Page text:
Review of The saint of milk and flames: poetry collection by Kate Garrett
78pp, Rhythm and Bones Lit
Review by Anne Maguire
Reviewing poetry is never easy as it is such a subjective art. What I like (or dislike) changes according to mood and how it sits with what else I’m reading. There is an excellent article in the Spring 2019 Poetry News, from The Poetry Society, about poetry reviewing. Written by Sarala Estruch it says that it is important to deduce what the work is doing – or trying to do. It also suggests the reviewer should have sensitivity, imagination and generosity.
I’m not sure Kate Garrett needs much generosity from me when considering her new collection The Saint of Milk and Flames. Published by Rhythm and Bones Press, the book is beautifully produced and presented. There are several truly memorable poems, some phenomenal lines and as ever some poems I’m not sure I understand. That’s fine by me as I like a collection where I have to revisit and maybe even do a bit of research.
My way of reading poetry is to read fairly quickly through the whole book once, not marking or noting anything, just getting a feel for the whole collection and how it builds and fits together (or doesn’t). Then I read the second time, slower, with a pen and I underline, I draw little stars on lines I want to revisit and I make notes beside words or references which I’ll need to look up. Then I read the notes etc on the third time through and look up what I need to. I put the book away (length of time depending on my TBR pile and how much I enjoyed it) and revisit again. At this stage I make notes in the front of the book with a date. When I revisit the book, months/years later I can get straight into the mindset and I may revisit the poems I struggled with to see if my understanding has changed. Often it has – as I mature as a poet and a reader.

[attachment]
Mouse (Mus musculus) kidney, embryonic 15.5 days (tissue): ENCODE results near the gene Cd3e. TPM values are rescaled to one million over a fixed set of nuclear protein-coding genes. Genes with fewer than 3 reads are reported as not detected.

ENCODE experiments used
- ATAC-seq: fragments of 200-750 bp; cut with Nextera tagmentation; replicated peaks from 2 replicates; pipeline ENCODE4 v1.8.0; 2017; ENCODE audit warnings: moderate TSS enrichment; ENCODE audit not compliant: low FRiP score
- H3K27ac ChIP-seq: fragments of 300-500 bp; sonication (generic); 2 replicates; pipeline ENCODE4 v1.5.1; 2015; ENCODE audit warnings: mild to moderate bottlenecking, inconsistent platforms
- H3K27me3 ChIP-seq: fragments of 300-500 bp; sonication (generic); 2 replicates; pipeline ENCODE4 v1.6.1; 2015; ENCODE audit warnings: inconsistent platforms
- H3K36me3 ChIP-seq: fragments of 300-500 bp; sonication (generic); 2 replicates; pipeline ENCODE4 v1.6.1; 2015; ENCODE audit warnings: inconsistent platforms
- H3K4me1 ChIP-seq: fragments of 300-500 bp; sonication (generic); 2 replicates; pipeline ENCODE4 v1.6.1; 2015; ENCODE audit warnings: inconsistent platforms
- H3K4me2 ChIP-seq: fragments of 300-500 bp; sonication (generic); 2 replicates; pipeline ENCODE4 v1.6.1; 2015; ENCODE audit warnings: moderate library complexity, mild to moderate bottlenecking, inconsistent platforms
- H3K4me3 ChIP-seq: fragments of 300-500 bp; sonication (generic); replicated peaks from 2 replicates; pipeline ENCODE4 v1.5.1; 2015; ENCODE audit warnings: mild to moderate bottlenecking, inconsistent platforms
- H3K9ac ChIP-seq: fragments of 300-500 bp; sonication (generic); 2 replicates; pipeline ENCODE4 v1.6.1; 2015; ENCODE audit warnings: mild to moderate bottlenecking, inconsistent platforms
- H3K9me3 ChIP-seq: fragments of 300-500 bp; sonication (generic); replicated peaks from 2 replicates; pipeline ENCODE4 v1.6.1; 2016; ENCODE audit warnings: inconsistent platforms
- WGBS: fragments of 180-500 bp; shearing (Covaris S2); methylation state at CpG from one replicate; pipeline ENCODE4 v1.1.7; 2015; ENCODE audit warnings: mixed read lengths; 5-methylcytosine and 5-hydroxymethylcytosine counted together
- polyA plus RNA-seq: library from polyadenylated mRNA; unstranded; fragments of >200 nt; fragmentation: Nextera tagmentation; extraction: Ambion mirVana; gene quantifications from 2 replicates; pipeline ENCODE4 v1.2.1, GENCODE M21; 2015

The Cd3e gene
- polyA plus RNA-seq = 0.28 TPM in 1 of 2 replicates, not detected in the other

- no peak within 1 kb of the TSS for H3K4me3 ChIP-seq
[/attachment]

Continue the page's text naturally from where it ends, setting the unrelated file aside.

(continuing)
The second reading of “The Saint of Milk and Flames” generated a lot of writing! Underlining beautiful lines, starring particularly interesting combinations and noting things I want to look up. Ms Garrett gives notes and explanations for some of the poems but 3 lines about a man horribly effected by the death of Joan of Arc, just left me wanting more. I love it when a poetry book does that to me. The need to know more so I can revisit the poem from a stronger position. There is a lot going on in this slim volume.
Poems about birth and death and every stage in between are interspersed with heart break or humour. There are several poems about babies, about looking after babies and the mistakes they sometimes are. One of my favourites is called “Late/1979” and has the lines:-
‘And his mother said, give the baby
to us, we’ll take care of it. And my mother
said, we’ll keep it, don’t come round here
or I’ll deck you, and my father cried at the table,
and I never wanted it.’
There is an entire season of a soap opera in those five lines. I see the girl’s parents and the young man’s mother sizing each other up and standing their ground while the young pregnant girl despairs. Heartbreaking and yet life affirming in a mere few words. Very skilful indeed.